Expected Customer lifetime value (eCLV) is a term which describes the net profit resulting from the future relationship with a customer. eCLV is an interesting concept as it will show you how much you can spend on acquiring a new customer.
A calculation of eCLV generally sums the expected profits in future time periods and estimated retention rate. Most models will also discount the cashflow.
To make it a bit more concrete, you can find a simplified calculation of the eCLV below. In this example we expect $100 of net profit each year and a retention rate that drops 25 percentage points each year. We end up with an expected CLV of $250.
$100 * 100% (year 1) + $100 * 75% (year 2) + $100 * 50% (year 3) + $100 * 25% (year 4) + $100 * 0% (year 5) = $250
Pitfalls in traditional customer lifetime value
While this number we end up with is actionable (i.e. we know how much we can spend on acquiring the customer) it is not necessarily correct. This traditional definition of eCLV has a number of pitfalls. The most notable ones are uncertainty and missing details. The first aspect – uncertainty – will always be present, i.e. the retention rate or the customer’s spending ends up differently then expected. Uncertainty also exponentially increases with the expected lifetime of a customer; we might be able to give relevant predictions for the coming year, but it becomes much more difficult to do so for the coming ten years. The second aspect – not enough detail – comes down to aggregation. Many of these eCLV models aggregate too much and thus do not take into account the specificity of certain customers. I.e. the eCLV could be wildly different for a 35 year old mother of two versus an 18 year old student.
Predictive customer lifetime value
As theory in this domain has evolved we have come to use the term predictive CLV instead of expected CLV. In predictive CLV we use machine learning techniques in combination with time series modeling to take into account all the details of a lead. So if the lead is a 40 year old male, likes to do sports, has two kids and works a job in retail, the predictive CLV model will take all this into account in order to calculate the value of this customer. By doing so, the pCLV will give a much more correct view of the value of a specific potential customer as the value will be based on all the characteristics of a person. So instead of asking yourself “how much can I spend on acquiring one customer?” you can now ask yourself “how much can I spend on acquiring a customer who is a male of 40 years, who likes to do sports, has two kids and works a job in retail?” and end up with a much more realistic answer.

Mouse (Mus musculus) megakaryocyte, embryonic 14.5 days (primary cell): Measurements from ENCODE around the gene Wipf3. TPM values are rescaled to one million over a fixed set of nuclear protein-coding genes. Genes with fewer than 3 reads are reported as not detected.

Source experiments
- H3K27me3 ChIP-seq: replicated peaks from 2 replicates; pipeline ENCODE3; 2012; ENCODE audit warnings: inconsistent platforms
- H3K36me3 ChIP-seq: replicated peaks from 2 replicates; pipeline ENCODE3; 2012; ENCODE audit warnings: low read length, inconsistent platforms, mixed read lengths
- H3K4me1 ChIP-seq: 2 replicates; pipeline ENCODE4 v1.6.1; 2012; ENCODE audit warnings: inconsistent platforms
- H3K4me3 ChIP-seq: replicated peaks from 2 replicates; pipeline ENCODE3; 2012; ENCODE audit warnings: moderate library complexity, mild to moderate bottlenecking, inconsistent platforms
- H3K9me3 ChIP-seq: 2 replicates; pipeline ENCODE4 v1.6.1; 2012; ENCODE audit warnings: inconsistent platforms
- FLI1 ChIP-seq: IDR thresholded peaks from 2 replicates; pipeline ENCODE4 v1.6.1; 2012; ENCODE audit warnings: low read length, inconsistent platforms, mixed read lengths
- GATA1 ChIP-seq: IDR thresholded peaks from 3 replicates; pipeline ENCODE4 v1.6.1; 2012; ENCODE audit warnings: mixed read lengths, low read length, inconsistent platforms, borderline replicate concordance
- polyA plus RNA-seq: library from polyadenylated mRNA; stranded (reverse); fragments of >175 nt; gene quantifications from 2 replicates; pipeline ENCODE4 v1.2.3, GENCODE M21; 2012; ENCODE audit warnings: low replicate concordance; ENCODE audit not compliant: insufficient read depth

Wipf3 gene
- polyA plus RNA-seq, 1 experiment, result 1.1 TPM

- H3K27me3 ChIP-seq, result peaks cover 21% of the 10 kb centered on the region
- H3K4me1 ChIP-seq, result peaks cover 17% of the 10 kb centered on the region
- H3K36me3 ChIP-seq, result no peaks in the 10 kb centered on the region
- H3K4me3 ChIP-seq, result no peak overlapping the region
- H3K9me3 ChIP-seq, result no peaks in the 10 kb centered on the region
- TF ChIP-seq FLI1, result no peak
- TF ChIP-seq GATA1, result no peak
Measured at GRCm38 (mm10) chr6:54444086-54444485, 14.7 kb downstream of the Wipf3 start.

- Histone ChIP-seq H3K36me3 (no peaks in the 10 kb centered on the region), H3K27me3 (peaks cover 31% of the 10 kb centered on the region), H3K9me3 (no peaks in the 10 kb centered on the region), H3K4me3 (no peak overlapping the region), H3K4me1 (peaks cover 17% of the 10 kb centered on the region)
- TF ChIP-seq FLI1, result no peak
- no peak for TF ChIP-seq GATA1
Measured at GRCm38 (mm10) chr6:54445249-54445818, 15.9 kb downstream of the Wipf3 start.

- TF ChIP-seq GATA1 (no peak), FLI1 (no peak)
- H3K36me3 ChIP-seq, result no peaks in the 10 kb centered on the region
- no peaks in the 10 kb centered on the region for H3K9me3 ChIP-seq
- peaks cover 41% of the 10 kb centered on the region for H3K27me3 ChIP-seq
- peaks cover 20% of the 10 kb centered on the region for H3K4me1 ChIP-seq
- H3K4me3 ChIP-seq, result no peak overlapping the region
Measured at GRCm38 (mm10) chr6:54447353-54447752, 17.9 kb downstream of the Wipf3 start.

So why is it relevant to take all these aspects into account? Say for example you are in the sports retail industry, it seems logical that hours of sports per week are relevant in driving CLV. The graph above validates this train of thought, but also shows another interesting aspect. If we wouldn’t take into account gender our model would average out the specificities of each gender, ending with a much flatter line (the red one). This almost flat line seems to suggest that hours of sports per week is not important when it comes to driving CLV and removes our understanding of the specificities of male vs. female behaviour. While we talk about the relationship between CLV, gender and hours of sports here, you can imagine that in a real life case much more variables come into play. Once we reach more then 3 / 4 different characteristics and want to take into account the possible interplay between these, it becomes almost impossible to model this accurately using traditional CLV methods.
Predicted Customer Lifetime Value (pCLV) can play an important role in making the eCLV model much more accurate. In pCLV, specific machine learning techniques are applied to understand the relationship between all these variables and build a model that can use all this information to most accurately estimate the pCLV. When training such a model it is possible to estimate the level of certainty we have about a given pCLV. This information is very useful in order to use the output in an actionable way. Next to making more informed decisions, these objective measures on accuracy can also be used to further optimize the model.
Linking acquisition, retention & churn to predictive CLV
Within the field of marketing analytics the state-of-the-art has evolved quite rapidly. While topics such as acquisition, churn and retention each have their own specific best-practices in terms of modeling, the current techniques allow for a strong integration of these different analyses.
The value of linking up these models is that it allows one to make strongly informed decisions. As the pCLV model can be made very detailed it allows to give very detailed information on current and potential customers. For example, it will be able to show whether or not it is wise to invest in trying to acquire a specific customer. It will show the value of a current customer, allowing one to custom tailor the retention strategy. Furthermore, it will show the potential value lost if a customer churns, which will help in the decision on whether or not a recovery intervention should be executed.
Low hanging fruit
Out of experience, we can say that if up to now no data science methods were applied to optimize a company’s CLV calculation, there is almost always room to improve it using more state-of-the-art methods.
It is difficult to estimate upfront what the cost of a predictive customer lifetime model will be as this is influenced by a lot of factors (e.g. available data, quality of the data, business domain, volume of customer set). However, generally is quite fast to do a first explorative analysis to understand the business process, have a look at the available data and make an initial feasibility study on whether or not a custom tailored pCLV model can translate into business value for a company.